Talk

Advanced search

Here are some suggested organisations that offer expert advice on SN.

Could I have some advice ?

(10 Posts)
adell Wed 29-Oct-03 09:30:47

My DD is 5 in a couple of months & has just started school. I went to parents' evening last week & when I got home the discussion made me think. Her teacher is lovely & focused on how well she is settling in, growing in confidence etc. However, she's waiting for a SALT assessment & she's having trouble holding a pencil. These two things nagged away at me over night as they sounded slightly familiar & the next morning I did a bit of reading on dyspraxia.

I've always felt DD is slightly out of synch with others. Although she sat up, crawled, walked etc at the usual time, she had real difficulty in jumping, pedalling & hopping. Our old HV said she walked with a "toddler gait" which was put down to 'knock knees' and when she ran her legs & arms were all over the place (much better now). She has trouble holding a pencil, cutting, doing up buttons & zips and is quite a messy eater. She makes herself understood well, but has difficulty in pronouncing quite a few letters. She did have social difficulties but with the help of her old nursery school is overcoming them well. I've always explained each individual bit away & have seen a large improvement since she started school & I'm extremely proud of how she coped with starting school & having a brother, all in just over a week.

I had a chat with my mother & explained all the above. She said she felt from the time she was born she was floppier than most other babies. When I read out some features of dyspraxia, they struck a cord with her as well. Quite a lot of things don't apply, however, I read that this could affect their self esteem & confidence - DD is already aware that she's the only one in her class who uses a special grip on her pencil & one of her friends told her she can't speak properly.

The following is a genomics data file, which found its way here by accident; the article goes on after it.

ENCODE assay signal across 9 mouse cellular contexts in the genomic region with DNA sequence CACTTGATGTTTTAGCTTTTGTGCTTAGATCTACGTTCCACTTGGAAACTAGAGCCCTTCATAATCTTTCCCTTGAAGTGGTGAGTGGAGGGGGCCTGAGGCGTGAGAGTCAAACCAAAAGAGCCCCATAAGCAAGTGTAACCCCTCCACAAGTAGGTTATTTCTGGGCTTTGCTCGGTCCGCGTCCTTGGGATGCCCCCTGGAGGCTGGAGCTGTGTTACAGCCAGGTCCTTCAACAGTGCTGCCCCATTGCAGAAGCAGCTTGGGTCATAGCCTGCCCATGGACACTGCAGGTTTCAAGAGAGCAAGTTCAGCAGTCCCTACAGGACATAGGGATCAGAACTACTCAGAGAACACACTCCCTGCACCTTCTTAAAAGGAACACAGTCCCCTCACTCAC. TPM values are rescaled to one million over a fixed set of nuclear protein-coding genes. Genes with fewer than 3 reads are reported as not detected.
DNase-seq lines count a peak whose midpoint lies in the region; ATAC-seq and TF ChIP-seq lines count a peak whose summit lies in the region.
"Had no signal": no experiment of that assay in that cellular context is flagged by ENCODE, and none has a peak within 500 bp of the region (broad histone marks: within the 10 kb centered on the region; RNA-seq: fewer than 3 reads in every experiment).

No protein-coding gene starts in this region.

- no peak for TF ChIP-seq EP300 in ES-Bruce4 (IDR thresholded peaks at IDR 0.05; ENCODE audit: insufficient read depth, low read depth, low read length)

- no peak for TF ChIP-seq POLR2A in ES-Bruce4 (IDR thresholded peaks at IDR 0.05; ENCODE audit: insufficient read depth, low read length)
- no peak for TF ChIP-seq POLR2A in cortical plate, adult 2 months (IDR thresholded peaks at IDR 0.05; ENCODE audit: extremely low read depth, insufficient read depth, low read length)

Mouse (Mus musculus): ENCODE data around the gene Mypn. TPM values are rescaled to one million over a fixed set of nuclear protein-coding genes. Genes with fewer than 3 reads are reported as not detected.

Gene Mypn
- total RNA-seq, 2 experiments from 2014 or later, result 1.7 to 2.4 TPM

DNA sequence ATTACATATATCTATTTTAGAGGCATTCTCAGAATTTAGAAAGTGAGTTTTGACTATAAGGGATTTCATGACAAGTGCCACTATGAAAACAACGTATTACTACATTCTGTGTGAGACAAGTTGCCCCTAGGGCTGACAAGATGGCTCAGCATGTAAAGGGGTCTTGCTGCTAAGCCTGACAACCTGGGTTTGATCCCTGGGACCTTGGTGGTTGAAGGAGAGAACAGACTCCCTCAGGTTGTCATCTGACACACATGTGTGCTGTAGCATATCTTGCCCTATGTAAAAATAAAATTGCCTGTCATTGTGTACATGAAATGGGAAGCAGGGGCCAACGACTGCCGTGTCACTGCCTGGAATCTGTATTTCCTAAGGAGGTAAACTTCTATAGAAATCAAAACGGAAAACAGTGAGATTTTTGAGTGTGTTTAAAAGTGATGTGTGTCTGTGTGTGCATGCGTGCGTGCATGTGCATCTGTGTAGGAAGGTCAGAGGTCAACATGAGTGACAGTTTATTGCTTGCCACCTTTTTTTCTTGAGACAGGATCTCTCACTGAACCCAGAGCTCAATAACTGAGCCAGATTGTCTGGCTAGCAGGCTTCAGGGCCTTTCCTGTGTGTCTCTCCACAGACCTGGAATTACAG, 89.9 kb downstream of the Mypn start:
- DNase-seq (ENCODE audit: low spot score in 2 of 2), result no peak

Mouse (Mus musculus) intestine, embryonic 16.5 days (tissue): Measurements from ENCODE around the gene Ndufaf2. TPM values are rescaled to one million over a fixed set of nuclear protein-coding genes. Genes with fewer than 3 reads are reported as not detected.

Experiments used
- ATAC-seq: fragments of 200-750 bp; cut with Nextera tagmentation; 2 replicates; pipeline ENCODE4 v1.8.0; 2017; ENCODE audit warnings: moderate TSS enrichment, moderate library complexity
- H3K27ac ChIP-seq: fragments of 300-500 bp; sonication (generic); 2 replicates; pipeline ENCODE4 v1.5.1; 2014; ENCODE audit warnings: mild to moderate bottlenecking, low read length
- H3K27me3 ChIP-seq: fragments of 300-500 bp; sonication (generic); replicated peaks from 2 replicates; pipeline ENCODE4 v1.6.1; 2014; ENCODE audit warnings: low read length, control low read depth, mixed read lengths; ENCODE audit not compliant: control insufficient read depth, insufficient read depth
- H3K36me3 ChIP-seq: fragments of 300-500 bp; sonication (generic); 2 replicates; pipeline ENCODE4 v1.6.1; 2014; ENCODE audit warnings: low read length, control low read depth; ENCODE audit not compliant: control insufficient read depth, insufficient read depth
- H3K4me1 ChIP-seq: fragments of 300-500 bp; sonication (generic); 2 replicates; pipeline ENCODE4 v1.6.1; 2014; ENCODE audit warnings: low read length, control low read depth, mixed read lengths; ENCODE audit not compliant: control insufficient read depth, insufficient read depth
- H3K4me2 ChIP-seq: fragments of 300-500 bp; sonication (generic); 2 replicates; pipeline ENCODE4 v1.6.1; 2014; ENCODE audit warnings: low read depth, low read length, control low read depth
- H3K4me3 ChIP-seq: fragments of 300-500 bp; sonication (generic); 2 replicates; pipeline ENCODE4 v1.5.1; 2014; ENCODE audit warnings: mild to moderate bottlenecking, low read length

I wasn't quite sure how to approach this or if I was finding things that aren't there. My new HV is very approachable so I've explained my concerns to her. She's going to do a bit of digging of what is available locally and come back to me.

Sorry this is so long. I just wondered if people felt I'm approaching this in the right way. Many thanks

Davros Wed 29-Oct-03 09:38:13

Its good that you are already in line to see a SLT but I think you also REALLY need to see an OT. Jimjams knows more about this than me so hopefully she will see your message today. Don't hang around waiting for the HV too long, ask her for a referral to OT and developmental paediatrician. I'm not sure what you mean could affect her self esteem, having a label or being different? IMHO getting the label (if, indeed it is appropriate) will only help her become less different over time. Does sound like dyspraxia, the book on this at the moment is The Out of Synch Child, can't remember the author but you should be able to find it easily on Amazon. Hopefully you'll get some advice today from others who know more about this.

Jimjams Wed 29-Oct-03 09:44:57

OT would be good- but very very long waiting lists. A great place for information is the dyscovery centre in cardiff- they have a website - I don't have the address but type dyscovery into Google and you will get there.